- Returns. Take a common scenario: buying a pair of shoes, realizing they don’t fit, and returning them. Since a smooth returns process is becoming more common, it’s likely you wouldn’t need to speak to anyone in this situation. Still, the fact that the shoes are being returned is an important data point. Some people say why they’re returning something, and others don’t. Similar to a spike in related customer support issues, if many people are reporting that the sizes are off, the online sizing chart could use some work or maybe even the product needs revisiting.
Before you start collecting customer feedback, the first step is to start with your why, Toister says. Why are you asking customers for their feedback? What are you going to do with it? We have all the data in the world at our fingertips, but it means nothing if you don’t know what to do with it.
“Different tools in your toolkit are useful for different reasons,” Toister says. “Feedback is like that”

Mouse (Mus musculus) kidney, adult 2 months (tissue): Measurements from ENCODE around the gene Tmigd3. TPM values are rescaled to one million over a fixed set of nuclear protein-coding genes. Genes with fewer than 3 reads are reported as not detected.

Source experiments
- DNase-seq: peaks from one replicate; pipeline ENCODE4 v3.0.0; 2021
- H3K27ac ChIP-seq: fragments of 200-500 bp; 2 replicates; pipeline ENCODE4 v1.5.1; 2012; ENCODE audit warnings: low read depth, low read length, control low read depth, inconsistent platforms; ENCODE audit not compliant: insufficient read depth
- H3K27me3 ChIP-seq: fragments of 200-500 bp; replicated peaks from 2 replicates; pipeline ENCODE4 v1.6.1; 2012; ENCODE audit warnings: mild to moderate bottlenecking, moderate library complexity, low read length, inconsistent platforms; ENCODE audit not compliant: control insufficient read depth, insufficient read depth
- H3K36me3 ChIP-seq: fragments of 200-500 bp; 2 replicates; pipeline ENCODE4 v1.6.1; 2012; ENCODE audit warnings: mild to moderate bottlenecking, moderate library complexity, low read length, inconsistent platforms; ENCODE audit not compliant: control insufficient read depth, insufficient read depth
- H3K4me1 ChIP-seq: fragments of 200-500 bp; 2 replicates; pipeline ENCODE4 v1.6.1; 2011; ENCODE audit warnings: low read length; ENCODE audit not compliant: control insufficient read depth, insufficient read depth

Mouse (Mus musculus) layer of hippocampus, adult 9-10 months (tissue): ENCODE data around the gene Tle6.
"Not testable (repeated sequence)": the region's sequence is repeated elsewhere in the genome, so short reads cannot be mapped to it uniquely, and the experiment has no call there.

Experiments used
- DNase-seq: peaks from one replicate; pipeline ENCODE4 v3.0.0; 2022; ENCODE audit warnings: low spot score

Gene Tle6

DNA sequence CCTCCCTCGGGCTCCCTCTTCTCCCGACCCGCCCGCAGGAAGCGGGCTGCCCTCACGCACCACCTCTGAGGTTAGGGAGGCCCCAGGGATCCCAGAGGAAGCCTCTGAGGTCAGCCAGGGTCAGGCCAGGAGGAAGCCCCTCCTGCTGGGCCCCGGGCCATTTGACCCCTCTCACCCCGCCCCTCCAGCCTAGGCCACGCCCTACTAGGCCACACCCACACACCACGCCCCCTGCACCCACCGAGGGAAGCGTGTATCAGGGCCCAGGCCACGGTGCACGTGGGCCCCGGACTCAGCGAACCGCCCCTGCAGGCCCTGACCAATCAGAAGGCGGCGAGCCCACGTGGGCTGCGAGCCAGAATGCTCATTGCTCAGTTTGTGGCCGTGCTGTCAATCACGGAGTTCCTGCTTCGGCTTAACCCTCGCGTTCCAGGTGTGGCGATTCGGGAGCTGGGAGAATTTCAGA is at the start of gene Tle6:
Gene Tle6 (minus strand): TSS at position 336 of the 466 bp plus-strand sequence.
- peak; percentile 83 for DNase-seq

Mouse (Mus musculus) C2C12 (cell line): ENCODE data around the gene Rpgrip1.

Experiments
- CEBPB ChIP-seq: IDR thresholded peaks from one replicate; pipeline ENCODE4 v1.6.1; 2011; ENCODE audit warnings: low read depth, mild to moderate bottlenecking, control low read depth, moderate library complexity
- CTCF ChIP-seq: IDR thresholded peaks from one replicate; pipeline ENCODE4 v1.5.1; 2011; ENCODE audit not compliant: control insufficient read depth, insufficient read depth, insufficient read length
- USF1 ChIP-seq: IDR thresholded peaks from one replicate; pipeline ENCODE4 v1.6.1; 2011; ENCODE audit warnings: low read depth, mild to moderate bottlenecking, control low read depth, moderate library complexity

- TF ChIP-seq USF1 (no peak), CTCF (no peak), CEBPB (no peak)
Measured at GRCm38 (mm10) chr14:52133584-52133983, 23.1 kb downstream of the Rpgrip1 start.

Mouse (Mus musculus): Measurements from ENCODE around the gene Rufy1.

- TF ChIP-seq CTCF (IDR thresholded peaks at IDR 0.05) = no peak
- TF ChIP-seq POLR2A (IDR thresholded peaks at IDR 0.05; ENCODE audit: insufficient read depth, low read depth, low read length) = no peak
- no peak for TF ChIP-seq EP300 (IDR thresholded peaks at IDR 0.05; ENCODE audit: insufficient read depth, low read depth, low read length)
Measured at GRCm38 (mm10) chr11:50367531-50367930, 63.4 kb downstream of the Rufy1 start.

Some questions to answer:
- Why do you want customer feedback?
- What do you hope to learn from the feedback?
- What do you plan on doing with the feedback once you get it?
- Answers to these deceptively simple questions will point you toward the best and most effective way to gather customer feedback.
How to get customer feedback
Now, we'll discuss how to get customer feedback. Three of the most common ways are by sending customer surveys, building a community forum, and rolling out a Voice of the Customer program.
1. Send customer surveys
There are good customer surveys and bad customer surveys.
Good customer surveys are convenient for customers to complete, and they provide important business intelligence for the company. Here’s how to create a good customer survey:
- Clearly define your goal
- Write unbiased questions
- Send surveys in relevant channels
- Keep it short
- Offer rewards
- Provide a variety of questions
- Give your customers options
- Always follow up. “If I hear from one person about an issue, I assume everybody else is affected,” Toister says.
There are bad customer surveys, too. Companies that don’t have a definitive “why” about customer feedback fall into these traps, according to Toister:
- Sending out surveys but not doing anything with them. “Most companies ignore that data routinely. As a customer, it's generally not worth your time to fill out a survey because it's not going to be used for anything,” Toister says.